Late Cold Snap in Europe Causes Another Energy-Market SurgeBy
Temperature not seen falling as low as at end of February
Cold temperatures seen coinciding with lower wind power output
European natural gas and power markets surged Monday on forecasts for a late winter cold snap.
April natural gas in the U.K. had its biggest ever jump, as did power contracts for the month in Germany, France and the Nordic region. While it isn’t expected to be nearly as cold as when the “beast from the East” brought polar air to Europe two weeks ago, there is a lot less fuel in storage to help meet the increased demand.
“We are facing this cold spell with storage reserves in much worse shape than the previous cold snap of late February,” said John Twomey, an analyst at Bloomberg New Energy Finance. “We were already expecting storage to end the winter at a multiyear low -- now this late March cold snap has the potential to run storage down to dangerously low levels.”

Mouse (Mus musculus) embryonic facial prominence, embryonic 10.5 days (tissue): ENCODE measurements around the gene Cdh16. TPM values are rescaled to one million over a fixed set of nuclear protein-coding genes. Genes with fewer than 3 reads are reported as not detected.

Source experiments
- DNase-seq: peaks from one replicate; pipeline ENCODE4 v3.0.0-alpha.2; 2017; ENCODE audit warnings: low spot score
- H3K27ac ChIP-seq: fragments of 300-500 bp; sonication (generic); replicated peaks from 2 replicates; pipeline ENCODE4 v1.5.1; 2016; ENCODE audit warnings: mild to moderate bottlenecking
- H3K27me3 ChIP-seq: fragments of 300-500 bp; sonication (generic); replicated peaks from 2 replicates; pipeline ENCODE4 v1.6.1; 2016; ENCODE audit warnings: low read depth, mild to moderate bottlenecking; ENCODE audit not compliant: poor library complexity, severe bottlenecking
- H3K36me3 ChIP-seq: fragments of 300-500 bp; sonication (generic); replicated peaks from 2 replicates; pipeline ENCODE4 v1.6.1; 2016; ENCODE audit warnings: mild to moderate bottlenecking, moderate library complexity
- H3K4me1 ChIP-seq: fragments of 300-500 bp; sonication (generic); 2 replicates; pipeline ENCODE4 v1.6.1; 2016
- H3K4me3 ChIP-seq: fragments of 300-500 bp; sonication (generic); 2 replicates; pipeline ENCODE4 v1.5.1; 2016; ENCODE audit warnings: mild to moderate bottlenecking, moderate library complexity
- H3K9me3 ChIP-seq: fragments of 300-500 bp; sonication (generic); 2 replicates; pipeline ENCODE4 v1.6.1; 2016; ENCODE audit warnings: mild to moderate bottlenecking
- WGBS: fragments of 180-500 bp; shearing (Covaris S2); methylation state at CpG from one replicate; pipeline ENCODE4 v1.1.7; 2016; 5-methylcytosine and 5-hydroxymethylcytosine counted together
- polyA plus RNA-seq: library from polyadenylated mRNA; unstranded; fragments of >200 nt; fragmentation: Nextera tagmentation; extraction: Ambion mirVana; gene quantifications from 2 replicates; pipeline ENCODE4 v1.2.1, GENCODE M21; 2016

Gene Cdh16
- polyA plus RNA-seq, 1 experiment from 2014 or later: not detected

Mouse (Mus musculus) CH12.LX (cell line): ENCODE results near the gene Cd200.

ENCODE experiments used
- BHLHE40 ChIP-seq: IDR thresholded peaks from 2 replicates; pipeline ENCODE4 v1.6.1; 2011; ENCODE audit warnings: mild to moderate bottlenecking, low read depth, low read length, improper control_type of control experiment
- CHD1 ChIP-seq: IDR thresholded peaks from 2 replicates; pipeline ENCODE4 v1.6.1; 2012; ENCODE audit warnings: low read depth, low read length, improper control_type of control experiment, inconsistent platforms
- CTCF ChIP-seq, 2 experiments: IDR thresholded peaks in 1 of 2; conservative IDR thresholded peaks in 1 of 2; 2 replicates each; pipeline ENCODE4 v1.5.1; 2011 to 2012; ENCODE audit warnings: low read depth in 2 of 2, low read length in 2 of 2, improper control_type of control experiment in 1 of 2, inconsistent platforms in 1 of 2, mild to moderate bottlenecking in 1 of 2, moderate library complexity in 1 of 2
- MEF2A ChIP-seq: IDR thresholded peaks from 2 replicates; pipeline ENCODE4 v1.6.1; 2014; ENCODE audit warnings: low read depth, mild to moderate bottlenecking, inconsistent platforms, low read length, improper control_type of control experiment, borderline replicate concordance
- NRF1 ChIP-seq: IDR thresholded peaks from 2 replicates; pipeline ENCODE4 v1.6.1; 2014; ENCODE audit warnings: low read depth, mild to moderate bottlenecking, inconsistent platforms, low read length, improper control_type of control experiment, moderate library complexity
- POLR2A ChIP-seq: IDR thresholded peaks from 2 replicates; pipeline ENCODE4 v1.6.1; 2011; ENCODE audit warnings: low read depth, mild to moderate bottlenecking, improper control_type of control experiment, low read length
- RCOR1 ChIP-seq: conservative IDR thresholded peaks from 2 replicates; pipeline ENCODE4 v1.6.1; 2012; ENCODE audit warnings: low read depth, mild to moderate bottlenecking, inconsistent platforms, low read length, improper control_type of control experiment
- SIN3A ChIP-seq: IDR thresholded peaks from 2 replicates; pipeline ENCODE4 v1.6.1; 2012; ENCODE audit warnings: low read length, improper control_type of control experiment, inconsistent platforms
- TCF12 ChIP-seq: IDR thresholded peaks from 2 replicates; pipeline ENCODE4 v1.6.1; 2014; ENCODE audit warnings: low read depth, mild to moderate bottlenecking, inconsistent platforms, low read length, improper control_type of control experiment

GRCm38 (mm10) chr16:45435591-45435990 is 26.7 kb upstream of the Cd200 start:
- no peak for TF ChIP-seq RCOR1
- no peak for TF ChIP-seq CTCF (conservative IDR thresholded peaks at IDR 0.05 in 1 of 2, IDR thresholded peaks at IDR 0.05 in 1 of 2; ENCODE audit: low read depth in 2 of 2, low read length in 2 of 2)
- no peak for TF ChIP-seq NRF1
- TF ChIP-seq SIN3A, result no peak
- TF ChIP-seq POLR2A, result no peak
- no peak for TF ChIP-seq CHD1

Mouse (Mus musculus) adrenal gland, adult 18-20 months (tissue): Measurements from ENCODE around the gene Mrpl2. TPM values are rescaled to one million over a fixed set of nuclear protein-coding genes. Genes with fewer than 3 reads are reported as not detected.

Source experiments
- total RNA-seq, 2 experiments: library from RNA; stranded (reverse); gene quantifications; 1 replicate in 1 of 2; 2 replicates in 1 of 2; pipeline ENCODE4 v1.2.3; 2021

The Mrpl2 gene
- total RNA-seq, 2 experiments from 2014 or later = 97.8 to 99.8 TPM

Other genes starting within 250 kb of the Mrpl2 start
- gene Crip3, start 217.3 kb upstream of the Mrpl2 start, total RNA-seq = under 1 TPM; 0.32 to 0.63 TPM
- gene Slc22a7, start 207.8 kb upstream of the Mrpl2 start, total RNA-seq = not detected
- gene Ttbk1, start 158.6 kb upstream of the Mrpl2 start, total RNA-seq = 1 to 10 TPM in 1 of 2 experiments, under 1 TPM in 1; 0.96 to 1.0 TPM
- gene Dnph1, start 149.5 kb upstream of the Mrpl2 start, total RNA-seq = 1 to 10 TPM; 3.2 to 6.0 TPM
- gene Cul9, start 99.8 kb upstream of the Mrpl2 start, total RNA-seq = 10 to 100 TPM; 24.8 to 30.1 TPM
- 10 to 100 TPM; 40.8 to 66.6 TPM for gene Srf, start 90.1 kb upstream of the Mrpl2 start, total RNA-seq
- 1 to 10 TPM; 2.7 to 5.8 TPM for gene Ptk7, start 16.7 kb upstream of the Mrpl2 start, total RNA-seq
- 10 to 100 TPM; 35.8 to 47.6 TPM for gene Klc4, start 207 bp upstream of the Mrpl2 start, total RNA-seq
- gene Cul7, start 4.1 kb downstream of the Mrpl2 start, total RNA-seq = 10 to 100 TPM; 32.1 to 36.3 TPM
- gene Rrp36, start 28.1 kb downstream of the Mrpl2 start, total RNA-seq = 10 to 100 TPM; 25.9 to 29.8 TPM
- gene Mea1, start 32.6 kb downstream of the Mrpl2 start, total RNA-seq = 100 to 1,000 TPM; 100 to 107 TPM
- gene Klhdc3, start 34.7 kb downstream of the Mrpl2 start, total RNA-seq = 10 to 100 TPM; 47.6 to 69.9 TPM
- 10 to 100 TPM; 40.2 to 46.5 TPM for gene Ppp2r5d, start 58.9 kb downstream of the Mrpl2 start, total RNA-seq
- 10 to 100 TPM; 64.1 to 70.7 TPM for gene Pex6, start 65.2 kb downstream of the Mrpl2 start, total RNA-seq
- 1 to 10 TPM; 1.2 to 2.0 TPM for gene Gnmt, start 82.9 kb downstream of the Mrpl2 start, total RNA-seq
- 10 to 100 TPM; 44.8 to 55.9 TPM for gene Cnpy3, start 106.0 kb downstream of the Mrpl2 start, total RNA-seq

Average temperatures in northwest Europe are expected to drop below freezing Sunday, before climbing slowly through next week. The increase in energy demand may coincide with lower levels of power generation. Output from wind turbines in Germany is expected to be almost 70 percent less than around the peak of the previous cold snap on March 1 while French nuclear-power output is hampered by outages.
— With assistance by Jesper Starn